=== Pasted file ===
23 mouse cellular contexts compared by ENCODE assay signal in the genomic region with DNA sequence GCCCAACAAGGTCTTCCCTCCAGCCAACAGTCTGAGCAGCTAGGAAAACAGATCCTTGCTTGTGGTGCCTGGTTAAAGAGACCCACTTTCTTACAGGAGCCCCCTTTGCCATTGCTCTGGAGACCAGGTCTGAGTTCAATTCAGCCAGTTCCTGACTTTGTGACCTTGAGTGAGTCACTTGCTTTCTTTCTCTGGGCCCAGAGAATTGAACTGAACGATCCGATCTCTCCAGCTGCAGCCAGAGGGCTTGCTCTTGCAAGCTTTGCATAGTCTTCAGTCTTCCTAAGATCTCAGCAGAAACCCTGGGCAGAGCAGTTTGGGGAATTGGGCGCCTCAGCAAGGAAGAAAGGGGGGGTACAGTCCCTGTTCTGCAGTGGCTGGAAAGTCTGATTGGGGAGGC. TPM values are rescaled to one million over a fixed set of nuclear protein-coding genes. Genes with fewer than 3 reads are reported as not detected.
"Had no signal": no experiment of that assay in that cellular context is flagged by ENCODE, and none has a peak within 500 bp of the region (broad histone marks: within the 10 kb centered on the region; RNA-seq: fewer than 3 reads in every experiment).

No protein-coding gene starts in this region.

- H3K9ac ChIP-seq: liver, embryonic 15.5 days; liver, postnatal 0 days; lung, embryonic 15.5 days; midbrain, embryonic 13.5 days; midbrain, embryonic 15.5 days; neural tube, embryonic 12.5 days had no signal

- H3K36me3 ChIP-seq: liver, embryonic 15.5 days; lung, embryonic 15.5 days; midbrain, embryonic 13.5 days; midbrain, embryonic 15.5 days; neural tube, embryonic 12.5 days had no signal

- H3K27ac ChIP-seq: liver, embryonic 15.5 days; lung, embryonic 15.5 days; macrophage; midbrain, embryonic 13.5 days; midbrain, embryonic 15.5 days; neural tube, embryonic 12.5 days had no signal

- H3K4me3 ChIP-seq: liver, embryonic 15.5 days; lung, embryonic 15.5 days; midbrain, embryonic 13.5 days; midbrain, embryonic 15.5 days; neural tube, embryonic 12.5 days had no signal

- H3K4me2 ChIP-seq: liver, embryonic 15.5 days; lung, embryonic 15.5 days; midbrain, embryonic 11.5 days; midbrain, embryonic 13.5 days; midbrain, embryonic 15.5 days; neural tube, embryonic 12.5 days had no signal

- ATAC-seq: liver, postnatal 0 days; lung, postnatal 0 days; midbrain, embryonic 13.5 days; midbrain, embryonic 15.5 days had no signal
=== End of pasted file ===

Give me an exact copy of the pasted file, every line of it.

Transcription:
23 mouse cellular contexts compared by ENCODE assay signal in the genomic region with DNA sequence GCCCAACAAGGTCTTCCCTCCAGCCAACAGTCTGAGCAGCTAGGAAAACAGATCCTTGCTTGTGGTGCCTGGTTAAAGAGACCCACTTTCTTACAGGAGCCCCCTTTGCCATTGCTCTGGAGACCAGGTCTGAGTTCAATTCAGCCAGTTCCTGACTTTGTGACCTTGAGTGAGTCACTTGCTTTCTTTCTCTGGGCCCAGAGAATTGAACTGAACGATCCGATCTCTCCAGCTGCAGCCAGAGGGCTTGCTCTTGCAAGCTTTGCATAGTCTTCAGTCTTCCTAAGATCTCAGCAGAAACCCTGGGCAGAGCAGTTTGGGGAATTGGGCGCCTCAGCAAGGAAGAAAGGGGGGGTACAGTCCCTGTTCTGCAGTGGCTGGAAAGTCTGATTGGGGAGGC. TPM values are rescaled to one million over a fixed set of nuclear protein-coding genes. Genes with fewer than 3 reads are reported as not detected.
"Had no signal": no experiment of that assay in that cellular context is flagged by ENCODE, and none has a peak within 500 bp of the region (broad histone marks: within the 10 kb centered on the region; RNA-seq: fewer than 3 reads in every experiment).

No protein-coding gene starts in this region.

- H3K9ac ChIP-seq: liver, embryonic 15.5 days; liver, postnatal 0 days; lung, embryonic 15.5 days; midbrain, embryonic 13.5 days; midbrain, embryonic 15.5 days; neural tube, embryonic 12.5 days had no signal

- H3K36me3 ChIP-seq: liver, embryonic 15.5 days; lung, embryonic 15.5 days; midbrain, embryonic 13.5 days; midbrain, embryonic 15.5 days; neural tube, embryonic 12.5 days had no signal

- H3K27ac ChIP-seq: liver, embryonic 15.5 days; lung, embryonic 15.5 days; macrophage; midbrain, embryonic 13.5 days; midbrain, embryonic 15.5 days; neural tube, embryonic 12.5 days had no signal

- H3K4me3 ChIP-seq: liver, embryonic 15.5 days; lung, embryonic 15.5 days; midbrain, embryonic 13.5 days; midbrain, embryonic 15.5 days; neural tube, embryonic 12.5 days had no signal

- H3K4me2 ChIP-seq: liver, embryonic 15.5 days; lung, embryonic 15.5 days; midbrain, embryonic 11.5 days; midbrain, embryonic 13.5 days; midbrain, embryonic 15.5 days; neural tube, embryonic 12.5 days had no signal

- ATAC-seq: liver, postnatal 0 days; lung, postnatal 0 days; midbrain, embryonic 13.5 days; midbrain, embryonic 15.5 days had no signal